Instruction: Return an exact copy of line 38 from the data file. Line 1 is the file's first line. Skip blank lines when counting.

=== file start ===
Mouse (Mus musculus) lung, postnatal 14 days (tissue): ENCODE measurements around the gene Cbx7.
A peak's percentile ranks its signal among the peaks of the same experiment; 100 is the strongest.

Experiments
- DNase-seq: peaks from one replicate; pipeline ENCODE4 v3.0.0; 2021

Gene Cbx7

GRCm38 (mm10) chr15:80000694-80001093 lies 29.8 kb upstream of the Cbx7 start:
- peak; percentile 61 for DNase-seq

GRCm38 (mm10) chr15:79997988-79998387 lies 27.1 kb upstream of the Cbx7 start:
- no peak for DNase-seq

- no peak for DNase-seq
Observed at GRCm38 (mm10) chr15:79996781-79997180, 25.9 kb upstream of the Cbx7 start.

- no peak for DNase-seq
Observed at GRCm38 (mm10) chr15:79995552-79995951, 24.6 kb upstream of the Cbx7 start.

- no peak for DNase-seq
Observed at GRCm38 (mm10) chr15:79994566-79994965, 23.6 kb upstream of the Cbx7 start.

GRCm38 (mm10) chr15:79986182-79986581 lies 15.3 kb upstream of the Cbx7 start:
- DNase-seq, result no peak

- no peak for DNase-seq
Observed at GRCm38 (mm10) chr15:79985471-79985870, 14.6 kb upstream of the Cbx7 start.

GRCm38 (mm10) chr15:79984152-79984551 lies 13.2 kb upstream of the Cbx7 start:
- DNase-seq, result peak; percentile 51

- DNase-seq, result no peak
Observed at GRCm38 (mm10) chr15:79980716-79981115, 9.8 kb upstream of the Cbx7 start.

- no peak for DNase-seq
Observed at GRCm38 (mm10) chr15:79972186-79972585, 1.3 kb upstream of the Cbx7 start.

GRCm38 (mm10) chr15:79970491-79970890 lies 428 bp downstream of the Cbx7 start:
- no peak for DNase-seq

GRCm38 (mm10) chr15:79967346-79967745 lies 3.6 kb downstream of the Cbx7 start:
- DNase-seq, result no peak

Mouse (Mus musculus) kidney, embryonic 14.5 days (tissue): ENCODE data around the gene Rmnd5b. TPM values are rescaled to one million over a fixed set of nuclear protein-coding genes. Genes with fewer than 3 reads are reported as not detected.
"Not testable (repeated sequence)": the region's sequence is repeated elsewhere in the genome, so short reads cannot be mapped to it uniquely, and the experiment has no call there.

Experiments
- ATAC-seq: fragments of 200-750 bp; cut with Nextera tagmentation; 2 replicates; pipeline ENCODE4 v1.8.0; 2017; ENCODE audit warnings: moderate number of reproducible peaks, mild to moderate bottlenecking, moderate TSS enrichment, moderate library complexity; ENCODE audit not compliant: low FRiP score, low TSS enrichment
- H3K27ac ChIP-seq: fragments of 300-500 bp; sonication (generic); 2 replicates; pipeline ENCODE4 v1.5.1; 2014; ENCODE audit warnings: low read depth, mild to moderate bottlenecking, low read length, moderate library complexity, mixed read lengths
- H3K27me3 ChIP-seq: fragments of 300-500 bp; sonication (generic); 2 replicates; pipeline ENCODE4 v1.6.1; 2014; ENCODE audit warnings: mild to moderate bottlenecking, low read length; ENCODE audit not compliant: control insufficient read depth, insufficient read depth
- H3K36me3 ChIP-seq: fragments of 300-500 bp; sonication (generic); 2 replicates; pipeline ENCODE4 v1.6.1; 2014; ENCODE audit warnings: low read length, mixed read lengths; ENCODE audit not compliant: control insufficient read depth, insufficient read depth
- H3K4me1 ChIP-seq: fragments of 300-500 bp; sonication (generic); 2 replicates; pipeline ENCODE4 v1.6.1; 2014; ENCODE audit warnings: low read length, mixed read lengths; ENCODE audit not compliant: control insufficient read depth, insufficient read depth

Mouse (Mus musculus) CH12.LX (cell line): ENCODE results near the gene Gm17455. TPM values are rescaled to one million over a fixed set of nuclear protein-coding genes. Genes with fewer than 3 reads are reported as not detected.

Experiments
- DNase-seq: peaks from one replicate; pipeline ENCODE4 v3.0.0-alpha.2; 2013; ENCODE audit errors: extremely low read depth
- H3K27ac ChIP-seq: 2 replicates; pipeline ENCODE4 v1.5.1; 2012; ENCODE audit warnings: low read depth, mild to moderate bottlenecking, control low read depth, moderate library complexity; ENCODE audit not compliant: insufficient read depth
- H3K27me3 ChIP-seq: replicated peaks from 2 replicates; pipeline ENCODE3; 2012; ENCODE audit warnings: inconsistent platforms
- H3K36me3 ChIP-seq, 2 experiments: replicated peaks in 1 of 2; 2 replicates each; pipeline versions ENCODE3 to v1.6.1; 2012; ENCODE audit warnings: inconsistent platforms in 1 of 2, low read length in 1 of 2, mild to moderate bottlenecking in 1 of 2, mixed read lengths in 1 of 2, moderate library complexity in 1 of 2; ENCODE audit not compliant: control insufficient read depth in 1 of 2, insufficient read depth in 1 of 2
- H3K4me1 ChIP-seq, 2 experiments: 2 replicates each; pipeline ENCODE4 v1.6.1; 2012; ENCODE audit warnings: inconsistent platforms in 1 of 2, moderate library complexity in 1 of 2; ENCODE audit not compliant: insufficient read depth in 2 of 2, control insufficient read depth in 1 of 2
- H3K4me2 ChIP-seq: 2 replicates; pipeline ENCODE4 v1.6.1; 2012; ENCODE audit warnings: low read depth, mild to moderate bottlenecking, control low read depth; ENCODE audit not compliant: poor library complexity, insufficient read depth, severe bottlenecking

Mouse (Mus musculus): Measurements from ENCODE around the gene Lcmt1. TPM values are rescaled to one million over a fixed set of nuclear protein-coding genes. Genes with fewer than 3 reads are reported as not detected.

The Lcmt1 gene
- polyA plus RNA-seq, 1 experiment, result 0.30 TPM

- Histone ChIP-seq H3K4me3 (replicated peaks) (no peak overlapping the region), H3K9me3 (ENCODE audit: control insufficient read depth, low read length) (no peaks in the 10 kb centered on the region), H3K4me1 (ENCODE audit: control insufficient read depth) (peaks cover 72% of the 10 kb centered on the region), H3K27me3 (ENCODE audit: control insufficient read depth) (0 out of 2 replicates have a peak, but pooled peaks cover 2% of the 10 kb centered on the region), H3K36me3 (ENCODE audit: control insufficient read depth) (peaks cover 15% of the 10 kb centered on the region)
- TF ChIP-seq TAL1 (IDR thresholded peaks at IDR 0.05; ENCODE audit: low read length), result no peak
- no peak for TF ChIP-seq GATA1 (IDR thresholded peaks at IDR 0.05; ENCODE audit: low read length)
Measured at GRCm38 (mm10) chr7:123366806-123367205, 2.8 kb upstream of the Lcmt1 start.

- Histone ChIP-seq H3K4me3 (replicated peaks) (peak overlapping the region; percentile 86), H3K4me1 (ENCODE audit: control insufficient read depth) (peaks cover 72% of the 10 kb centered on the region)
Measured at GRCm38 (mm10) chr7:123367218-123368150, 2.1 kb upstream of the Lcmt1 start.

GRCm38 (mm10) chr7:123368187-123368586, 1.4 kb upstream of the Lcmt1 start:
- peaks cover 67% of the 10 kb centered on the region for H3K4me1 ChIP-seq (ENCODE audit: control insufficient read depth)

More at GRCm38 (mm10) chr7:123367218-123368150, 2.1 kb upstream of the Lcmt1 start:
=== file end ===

Mouse (Mus musculus) CH12.LX (cell line): ENCODE results near the gene Gm17455. TPM values are rescaled to one million over a fixed set of nuclear protein-coding genes. Genes with fewer than 3 reads are reported as not detected.